[Re-Read] A Storm of Swords – Jaime I


Oh look! It’s our first Jaime chapter ever! Jaime Lannister is easily one of my favourite characters in all of ASOIAF but even I am hard pressed to defend his early chapters. I’m put in the awkward position of saying things like “I can’t wait till he loses his hand”. There’s a lot of Brienne-bashing in the early Jaime chapters, which I remember annoying me when I first read them but which got much more tolerable once I knew that Jaime’s comeuppance was on its way. This particular Jaime chapter doesn’t offer us a lot – mostly it’s just us getting used to Jaime as a POV character and Martin getting that special Jaime part of his brain warmed up. We begin a few days since Jaime’s release – which itself is supposed to come as a surprise, since we were led to believe that Catelyn killed him at the end of Clash – and already the tone for the whole first half of Jaime’s long, arduous journey to King’s Landing is set.

An east wind blew through his tangled hair, as soft and fragrant as Cersei’s fingers.

I kid you not, this is literally his first POV line. It’s like Martin wanted to remind everyone reading that Jaime was very much in love with Cersei. To an extent though, I can see the logic. At this stage in Jaime’s character development, he is very much defined by his love for Cersei. It has driven every single major life decision he has made – it is why he became a knight of the Kingsguard, it is why remained so even after becoming the Kingslayer and it is why he threw Bran out of the window. Jaime doesn’t even really know who he is outside his twisted relationship with Cersei but that’s not a limitation that his better half suffers from.

I wonder what the High Septon would have to say about the sanctity of oaths sworn while dead drunk, chained to a wall, with a sword pressed to your chest?

We get some of the usual banter between Brienne and Jaime and at some point I’ll need to understand just why Jaime is struggling so very hard to escape. Surely he realizes that his chances of escaping with Brienne are a lot higher than without? If the price for that safety is returning (potentially) Sansa and Arya, is that really so bad? I mean, sure Cersei loses a little bit of leverage, but she gains so much in exchange surely they benefit on the whole. I’ve never understood what exactly Jaime is agitating for here and it’s always bugged me. As for the vows he swore, I’m totally with him on questioning their validity. The trouble is, Jaime has shown pretty much no reluctance in breaking vows that he willingly swore so it’s more than a little ironic that he tries so very hard to stick to the vows that he barely had any choice in making. Yet, the fact that he sticks to them at all tells us so much about his true character. Somewhere beneath those many layers of cynicism, Jaime deep down still believes in the knight’s code of chivalry and honour. It’s just very, very deep down, is all.

Innocent? The wretched boy was spying on us.

Does he actually believe that Bran had been sent up to spy on them? I can see why he would; that broken tower is an exceptionally strange place for Bran to be – the only reason Jaime and Cersei were there was because they wanted to be away from everyone else. Combine that with Cersei’s suspicions that Jon Arryn – and by proxy, Lysa, Catelyn and Ned – suspected her of incest, and there is a reasonable case to be made that Jaime had been led to believe that Bran had been spying. That still doesn’t justify his actions, of course and I, for one, would have been happier just admitting that it was a shitty thing to do instead of trying to explain it away.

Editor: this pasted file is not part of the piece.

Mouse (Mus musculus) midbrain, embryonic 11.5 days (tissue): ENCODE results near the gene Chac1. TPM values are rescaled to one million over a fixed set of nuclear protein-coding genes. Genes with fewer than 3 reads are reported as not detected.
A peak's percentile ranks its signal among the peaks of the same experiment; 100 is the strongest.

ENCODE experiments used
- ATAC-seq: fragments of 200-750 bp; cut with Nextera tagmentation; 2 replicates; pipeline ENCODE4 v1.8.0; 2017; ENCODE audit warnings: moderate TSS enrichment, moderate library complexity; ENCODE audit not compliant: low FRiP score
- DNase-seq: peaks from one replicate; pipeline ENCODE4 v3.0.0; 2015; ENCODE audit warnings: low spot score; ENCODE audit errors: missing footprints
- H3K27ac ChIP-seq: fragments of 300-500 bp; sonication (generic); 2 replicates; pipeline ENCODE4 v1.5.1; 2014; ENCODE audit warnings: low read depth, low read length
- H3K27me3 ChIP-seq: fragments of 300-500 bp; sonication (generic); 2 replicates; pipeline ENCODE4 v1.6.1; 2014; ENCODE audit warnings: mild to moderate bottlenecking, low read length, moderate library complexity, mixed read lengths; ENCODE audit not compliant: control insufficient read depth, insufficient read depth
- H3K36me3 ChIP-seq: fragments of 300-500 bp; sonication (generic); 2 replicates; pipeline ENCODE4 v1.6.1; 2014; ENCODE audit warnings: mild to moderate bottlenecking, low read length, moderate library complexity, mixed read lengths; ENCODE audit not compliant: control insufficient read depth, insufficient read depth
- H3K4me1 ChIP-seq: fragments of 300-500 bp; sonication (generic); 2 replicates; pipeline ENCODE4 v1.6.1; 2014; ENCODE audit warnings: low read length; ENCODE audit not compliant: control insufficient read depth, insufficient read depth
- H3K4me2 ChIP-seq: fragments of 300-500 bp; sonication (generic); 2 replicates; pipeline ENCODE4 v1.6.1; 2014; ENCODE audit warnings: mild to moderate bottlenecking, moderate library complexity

“They Lay With Lions,” he read. “Oh, yes, woman, this was most unchivalrously done… but by your side, not mine. I wonder who they were, these women?”

Lest we forget, it isn’t just Jaime’s journey we’re seeing here, but Brienne’s as well. Her journey technically began earlier, in Clash, but seeing how her role thus far has been marginal at best, I think it’s safe to say that her real journey is beginning here too. It is a road that will show the darker side of the militaristic code that she admires so much and make her question just what honour and all those other virtues are truly worth. Brienne is a little like Sansa in the sense that she too grew up on tales of knighthood and chivalry but unlike Sansa, Brienne saw herself on the other side of the story – she wouldn’t be the beautiful maiden who the knights rescued; instead she would be the rescuer. Apart from that though, both women shared this absolute faith in the tales and it comes crashing down around them.

Instead he found himself stretching the oar out over the water.

What is it exactly, that makes Jaime decide to extend the oar to Brienne instead of smashing her head with it? I’d argue it’s those last vestiges of morality and his tiny respect for Brienne’s capabilities. It’s almost amazing that after all he’s seen and been through, that he has such shreds of morality left. We will have much more time to probe the mind of Jaime Lannister, but for now, we shall leave the sorry trio of Cleos, Brienne and Jaime alone as we move along to Catelyn. This should be all sorts of fun.


One thought on “[Re-Read] A Storm of Swords – Jaime I

  1. You know, I never thought to compare Sansa and Brienne’s worldviews, yet now that I think about it, you have a good point here. Anyway, Jaime still has a long road ahead of him, it seems. I think pretty much everyone will agree to say that losing his hand did wonders for his character. Which isn’t something you can say too often.

    Liked by 1 person

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